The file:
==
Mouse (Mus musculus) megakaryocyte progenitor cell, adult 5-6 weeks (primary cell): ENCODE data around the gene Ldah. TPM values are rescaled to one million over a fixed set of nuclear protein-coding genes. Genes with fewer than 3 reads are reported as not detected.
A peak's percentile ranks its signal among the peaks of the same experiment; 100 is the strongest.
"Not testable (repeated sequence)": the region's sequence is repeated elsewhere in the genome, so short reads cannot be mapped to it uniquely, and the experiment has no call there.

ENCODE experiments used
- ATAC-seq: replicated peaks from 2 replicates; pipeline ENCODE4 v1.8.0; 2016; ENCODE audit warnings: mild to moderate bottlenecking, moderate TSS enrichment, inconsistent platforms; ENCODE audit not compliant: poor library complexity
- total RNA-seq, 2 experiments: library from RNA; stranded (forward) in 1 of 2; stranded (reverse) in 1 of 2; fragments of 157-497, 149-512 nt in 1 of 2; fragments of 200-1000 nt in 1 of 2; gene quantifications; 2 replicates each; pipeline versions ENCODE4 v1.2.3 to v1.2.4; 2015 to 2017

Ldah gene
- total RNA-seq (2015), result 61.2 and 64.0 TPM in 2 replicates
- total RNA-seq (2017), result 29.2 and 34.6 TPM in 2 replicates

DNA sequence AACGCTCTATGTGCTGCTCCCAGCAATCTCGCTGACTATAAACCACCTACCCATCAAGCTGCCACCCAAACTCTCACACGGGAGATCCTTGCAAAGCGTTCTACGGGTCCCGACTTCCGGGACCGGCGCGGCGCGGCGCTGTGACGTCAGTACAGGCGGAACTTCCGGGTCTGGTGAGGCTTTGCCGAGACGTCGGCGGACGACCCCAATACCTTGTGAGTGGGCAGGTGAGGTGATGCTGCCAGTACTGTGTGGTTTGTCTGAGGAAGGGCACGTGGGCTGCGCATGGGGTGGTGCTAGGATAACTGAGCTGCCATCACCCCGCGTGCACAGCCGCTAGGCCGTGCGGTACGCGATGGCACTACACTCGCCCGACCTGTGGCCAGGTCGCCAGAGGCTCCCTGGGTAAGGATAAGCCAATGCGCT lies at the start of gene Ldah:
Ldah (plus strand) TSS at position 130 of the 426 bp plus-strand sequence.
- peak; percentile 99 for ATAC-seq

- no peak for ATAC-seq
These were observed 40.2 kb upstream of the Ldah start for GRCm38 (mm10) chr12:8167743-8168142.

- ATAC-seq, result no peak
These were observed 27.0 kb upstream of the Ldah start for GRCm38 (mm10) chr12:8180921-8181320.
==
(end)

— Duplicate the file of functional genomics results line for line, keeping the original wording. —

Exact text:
Mouse (Mus musculus) megakaryocyte progenitor cell, adult 5-6 weeks (primary cell): ENCODE data around the gene Ldah. TPM values are rescaled to one million over a fixed set of nuclear protein-coding genes. Genes with fewer than 3 reads are reported as not detected.
A peak's percentile ranks its signal among the peaks of the same experiment; 100 is the strongest.
"Not testable (repeated sequence)": the region's sequence is repeated elsewhere in the genome, so short reads cannot be mapped to it uniquely, and the experiment has no call there.

ENCODE experiments used
- ATAC-seq: replicated peaks from 2 replicates; pipeline ENCODE4 v1.8.0; 2016; ENCODE audit warnings: mild to moderate bottlenecking, moderate TSS enrichment, inconsistent platforms; ENCODE audit not compliant: poor library complexity
- total RNA-seq, 2 experiments: library from RNA; stranded (forward) in 1 of 2; stranded (reverse) in 1 of 2; fragments of 157-497, 149-512 nt in 1 of 2; fragments of 200-1000 nt in 1 of 2; gene quantifications; 2 replicates each; pipeline versions ENCODE4 v1.2.3 to v1.2.4; 2015 to 2017

Ldah gene
- total RNA-seq (2015), result 61.2 and 64.0 TPM in 2 replicates
- total RNA-seq (2017), result 29.2 and 34.6 TPM in 2 replicates

DNA sequence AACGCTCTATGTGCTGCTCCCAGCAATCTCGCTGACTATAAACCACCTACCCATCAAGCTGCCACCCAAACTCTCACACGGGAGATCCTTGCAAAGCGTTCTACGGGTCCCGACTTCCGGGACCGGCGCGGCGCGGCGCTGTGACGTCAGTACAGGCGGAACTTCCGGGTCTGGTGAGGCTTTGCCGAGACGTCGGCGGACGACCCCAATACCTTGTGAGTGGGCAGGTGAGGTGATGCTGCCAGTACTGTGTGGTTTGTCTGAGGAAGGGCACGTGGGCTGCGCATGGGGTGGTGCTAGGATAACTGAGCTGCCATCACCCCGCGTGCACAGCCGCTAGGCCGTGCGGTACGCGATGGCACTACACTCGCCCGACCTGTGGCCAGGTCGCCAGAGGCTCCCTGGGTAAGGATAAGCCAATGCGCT lies at the start of gene Ldah:
Ldah (plus strand) TSS at position 130 of the 426 bp plus-strand sequence.
- peak; percentile 99 for ATAC-seq

- no peak for ATAC-seq
These were observed 40.2 kb upstream of the Ldah start for GRCm38 (mm10) chr12:8167743-8168142.

- ATAC-seq, result no peak
These were observed 27.0 kb upstream of the Ldah start for GRCm38 (mm10) chr12:8180921-8181320.